Still Wakes The Deep review – what truly lurks beneath?

Still Wakes The Deep is an aurally thrilling and thoroughly atmospheric horror experience.
Still Wakes The Deep

With only an estimated 5% of the ocean explored by humans so far, there are depths so murky and perilous that anything could lurk beneath the waves. Who’s to say what resides deep beneath the thermocline, where temperatures plummet and inky black nothingness takes over? Who knows what horrors and creatures linger in the dark?

In Still Wakes The Deep, the latest venture from developer The Chinese Room, this ominous and unsettling realisation forms the very core of the game, settling the player in a state of perpetual unease – evident even in the slightly seasick rolling of the camera’s perspective as the game begins.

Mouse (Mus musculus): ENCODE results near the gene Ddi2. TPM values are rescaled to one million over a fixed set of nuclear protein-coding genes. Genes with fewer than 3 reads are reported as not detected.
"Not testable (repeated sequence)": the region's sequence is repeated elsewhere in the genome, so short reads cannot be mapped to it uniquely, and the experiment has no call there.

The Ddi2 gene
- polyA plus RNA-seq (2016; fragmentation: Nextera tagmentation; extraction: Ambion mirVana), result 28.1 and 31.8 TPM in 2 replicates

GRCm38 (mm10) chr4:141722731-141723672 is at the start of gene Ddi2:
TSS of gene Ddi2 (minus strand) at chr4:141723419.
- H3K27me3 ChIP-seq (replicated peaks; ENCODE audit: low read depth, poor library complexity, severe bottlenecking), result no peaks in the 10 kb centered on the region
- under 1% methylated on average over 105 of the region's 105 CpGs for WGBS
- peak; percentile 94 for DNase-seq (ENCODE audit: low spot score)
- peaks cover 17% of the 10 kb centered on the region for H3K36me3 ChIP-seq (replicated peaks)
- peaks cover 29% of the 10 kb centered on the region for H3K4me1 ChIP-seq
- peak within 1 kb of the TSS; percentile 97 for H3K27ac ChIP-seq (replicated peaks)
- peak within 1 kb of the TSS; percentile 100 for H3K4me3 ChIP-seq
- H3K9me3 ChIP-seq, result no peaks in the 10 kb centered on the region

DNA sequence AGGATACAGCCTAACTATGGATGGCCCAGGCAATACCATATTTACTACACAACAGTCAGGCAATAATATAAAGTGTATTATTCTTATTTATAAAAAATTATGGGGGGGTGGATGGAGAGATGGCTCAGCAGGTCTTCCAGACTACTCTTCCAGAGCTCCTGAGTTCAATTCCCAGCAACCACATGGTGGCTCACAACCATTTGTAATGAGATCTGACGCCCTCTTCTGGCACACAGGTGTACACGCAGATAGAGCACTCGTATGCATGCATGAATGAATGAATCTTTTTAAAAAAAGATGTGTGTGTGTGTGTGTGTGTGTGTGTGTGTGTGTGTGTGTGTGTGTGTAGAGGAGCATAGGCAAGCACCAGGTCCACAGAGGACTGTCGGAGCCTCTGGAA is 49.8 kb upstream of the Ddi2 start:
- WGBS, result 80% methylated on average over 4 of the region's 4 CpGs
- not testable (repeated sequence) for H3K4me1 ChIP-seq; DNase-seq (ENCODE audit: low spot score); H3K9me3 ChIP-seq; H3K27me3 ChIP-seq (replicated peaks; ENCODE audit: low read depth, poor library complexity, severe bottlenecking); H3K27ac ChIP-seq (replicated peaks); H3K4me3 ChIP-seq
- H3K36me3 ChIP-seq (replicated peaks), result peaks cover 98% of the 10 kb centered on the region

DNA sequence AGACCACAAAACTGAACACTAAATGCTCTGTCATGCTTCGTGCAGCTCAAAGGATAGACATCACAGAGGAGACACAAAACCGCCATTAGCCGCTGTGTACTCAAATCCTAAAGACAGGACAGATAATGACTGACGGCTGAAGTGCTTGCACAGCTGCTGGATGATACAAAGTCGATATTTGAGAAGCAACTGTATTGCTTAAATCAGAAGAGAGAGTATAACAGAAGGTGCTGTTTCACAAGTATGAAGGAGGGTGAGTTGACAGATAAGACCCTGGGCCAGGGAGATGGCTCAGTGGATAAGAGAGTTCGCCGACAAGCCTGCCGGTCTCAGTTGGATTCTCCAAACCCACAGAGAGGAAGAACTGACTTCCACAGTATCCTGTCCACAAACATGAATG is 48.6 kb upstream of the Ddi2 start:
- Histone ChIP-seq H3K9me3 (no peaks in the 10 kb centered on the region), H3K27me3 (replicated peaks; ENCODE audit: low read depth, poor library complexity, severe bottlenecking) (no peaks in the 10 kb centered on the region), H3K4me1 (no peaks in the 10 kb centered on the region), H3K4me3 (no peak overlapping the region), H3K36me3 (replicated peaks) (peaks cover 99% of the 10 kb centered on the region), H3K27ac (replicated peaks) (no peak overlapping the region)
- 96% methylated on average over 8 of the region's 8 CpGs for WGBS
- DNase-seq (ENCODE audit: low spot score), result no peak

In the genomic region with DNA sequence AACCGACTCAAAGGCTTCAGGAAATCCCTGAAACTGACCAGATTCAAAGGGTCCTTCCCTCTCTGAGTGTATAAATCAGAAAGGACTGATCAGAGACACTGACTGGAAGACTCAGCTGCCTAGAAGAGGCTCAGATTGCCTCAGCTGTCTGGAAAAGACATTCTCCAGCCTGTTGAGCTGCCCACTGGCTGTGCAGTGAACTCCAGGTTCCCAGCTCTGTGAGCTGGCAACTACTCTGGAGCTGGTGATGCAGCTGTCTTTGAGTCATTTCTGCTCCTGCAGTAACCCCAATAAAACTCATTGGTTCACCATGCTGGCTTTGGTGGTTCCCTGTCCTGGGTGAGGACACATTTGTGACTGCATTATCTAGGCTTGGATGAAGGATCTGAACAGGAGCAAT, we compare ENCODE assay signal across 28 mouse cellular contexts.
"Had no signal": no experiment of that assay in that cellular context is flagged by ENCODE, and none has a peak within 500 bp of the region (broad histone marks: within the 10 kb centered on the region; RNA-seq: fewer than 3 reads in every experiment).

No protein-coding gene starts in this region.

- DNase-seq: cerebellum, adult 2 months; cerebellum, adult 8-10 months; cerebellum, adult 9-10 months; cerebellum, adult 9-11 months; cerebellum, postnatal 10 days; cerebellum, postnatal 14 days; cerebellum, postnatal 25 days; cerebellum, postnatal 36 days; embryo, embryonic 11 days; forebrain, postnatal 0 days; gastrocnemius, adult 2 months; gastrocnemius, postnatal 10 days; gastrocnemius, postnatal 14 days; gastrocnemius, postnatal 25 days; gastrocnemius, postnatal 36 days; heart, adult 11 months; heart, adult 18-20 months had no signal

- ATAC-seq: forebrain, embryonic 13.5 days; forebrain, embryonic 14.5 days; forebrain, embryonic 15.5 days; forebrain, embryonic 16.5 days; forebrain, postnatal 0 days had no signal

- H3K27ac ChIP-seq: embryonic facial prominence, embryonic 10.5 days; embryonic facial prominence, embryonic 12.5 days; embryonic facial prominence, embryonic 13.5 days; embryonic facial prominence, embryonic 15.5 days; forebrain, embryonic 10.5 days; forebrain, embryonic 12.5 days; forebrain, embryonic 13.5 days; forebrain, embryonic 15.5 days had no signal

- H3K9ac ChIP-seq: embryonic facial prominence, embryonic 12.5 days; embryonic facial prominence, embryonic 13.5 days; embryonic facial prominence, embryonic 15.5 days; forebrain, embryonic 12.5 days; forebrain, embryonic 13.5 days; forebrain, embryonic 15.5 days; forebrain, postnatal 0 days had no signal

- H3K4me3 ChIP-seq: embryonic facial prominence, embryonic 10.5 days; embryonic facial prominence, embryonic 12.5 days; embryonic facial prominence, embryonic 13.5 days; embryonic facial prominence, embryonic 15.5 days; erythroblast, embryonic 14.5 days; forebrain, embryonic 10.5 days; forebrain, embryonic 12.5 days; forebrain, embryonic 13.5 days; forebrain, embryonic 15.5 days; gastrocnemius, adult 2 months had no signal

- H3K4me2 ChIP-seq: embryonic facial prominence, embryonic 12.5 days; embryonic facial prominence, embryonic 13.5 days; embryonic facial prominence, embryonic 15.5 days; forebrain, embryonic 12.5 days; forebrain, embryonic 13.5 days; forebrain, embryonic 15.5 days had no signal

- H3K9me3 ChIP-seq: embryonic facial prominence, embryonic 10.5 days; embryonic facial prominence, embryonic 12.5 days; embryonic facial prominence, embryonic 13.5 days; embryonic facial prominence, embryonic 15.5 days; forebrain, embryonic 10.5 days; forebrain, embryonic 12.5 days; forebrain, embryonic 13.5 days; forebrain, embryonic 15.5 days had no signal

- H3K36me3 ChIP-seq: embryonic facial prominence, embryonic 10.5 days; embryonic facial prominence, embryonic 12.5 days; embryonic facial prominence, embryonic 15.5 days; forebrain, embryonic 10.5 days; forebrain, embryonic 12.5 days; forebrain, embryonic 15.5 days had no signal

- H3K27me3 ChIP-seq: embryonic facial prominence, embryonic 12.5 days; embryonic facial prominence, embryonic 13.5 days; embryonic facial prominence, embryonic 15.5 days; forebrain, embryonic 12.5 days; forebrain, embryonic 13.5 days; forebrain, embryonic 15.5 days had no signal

Set off the coast of Scotland, sometime around Christmas 1975, we settle into our protagonist Caz McCleary’s boots. As he ventures out from his claustrophobic cabin on a creaking, groaning oil rig, we learn that he’s in strife with both his boss and his wife – things seem pretty dire for McCleary already, but when the drill hits hard into something unknown, the game takes a sharp turn from dismal work to devastating horror.

Read: Spooky oil rig game Still Wakes The Deep now has release date

Audio is everything

The audio work in Still Wakes The Deep is strikingly impressive – from the groaning of the rig as it stands against the force of deep sea tides, to the blood-chilling screams of horrifying entities as they chase you down dark, oil-spattered corridors.

These long-limbed creatures clamber through the cramped spaces inside the rig, echoing distorted cries of people Caz once called colleagues – now, ripped and re-molded into a terrifying display of body horror. From static fizz from busted electricals to the sound of footsteps on oil-covered floors, there’s no corner of the game that doesn’t feel aurally rich.